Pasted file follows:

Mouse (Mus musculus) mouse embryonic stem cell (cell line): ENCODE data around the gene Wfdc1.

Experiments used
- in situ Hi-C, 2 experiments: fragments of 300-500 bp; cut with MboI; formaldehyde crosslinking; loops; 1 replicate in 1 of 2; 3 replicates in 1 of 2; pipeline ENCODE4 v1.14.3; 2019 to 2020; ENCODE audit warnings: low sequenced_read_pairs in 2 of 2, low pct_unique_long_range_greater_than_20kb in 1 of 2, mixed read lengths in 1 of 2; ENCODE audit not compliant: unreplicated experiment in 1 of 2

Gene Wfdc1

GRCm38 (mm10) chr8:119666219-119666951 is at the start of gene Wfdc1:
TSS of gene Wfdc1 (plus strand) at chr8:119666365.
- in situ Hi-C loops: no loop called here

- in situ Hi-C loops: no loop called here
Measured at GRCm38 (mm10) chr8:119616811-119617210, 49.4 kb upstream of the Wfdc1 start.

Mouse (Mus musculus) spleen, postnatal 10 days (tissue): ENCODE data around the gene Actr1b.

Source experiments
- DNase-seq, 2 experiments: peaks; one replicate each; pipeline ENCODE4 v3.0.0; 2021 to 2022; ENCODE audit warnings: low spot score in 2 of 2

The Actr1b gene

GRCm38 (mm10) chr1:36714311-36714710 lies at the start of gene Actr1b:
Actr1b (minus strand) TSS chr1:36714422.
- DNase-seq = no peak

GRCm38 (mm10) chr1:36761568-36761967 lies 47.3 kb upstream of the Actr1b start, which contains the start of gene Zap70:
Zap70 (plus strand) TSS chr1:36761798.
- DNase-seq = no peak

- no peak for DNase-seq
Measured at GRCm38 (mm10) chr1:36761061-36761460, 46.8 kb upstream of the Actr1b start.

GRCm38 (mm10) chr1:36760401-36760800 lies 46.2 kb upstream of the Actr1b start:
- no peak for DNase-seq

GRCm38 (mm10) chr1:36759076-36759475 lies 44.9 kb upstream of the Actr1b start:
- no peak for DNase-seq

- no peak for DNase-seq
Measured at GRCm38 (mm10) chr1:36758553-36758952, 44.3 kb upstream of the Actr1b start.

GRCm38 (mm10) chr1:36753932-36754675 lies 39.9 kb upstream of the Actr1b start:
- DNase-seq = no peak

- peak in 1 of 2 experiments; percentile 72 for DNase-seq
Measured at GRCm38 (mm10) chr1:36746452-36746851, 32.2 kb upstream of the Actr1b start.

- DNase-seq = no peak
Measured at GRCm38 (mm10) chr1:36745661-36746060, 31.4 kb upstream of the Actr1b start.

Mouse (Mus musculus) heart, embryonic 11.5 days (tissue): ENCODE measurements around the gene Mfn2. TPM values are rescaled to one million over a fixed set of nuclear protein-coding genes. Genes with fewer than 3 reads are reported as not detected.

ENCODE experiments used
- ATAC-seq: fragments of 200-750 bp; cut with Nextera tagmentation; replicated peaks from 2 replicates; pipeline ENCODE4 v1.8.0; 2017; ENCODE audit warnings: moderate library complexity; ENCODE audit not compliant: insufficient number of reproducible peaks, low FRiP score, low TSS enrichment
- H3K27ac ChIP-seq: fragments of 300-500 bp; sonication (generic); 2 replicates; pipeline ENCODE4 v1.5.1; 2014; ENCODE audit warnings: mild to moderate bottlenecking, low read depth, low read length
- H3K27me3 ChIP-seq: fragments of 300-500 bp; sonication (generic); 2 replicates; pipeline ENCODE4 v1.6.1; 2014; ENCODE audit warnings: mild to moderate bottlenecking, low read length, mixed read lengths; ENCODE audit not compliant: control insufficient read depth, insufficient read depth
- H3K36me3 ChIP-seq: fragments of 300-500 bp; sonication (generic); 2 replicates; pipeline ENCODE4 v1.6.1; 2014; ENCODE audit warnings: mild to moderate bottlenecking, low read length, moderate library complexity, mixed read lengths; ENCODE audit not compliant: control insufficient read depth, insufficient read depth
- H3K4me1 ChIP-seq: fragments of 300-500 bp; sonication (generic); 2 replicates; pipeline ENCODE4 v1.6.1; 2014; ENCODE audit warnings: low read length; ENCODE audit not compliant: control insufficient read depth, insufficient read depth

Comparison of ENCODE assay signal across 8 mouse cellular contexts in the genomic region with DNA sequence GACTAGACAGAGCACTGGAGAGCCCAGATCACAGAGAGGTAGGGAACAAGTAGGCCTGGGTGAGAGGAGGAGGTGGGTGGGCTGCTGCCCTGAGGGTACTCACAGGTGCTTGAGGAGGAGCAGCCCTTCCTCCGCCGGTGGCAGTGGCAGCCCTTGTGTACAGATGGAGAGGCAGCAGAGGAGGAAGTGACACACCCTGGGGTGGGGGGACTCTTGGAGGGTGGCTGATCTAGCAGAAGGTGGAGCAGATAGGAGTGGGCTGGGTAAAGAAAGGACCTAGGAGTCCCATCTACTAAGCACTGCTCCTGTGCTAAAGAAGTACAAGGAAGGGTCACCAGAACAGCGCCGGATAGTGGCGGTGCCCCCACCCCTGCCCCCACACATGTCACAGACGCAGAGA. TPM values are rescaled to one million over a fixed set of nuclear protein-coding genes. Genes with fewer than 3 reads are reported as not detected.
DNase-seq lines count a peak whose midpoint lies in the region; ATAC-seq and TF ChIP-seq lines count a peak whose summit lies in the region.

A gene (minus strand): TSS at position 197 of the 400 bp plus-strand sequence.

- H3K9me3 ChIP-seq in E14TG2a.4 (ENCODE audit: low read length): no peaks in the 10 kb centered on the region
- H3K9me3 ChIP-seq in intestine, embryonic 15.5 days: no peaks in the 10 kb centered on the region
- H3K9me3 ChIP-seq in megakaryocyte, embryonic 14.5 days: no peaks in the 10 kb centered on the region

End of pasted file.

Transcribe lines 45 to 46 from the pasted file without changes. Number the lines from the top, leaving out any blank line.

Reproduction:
- H3K9me3 ChIP-seq in intestine, embryonic 15.5 days: no peaks in the 10 kb centered on the region
- H3K9me3 ChIP-seq in megakaryocyte, embryonic 14.5 days: no peaks in the 10 kb centered on the region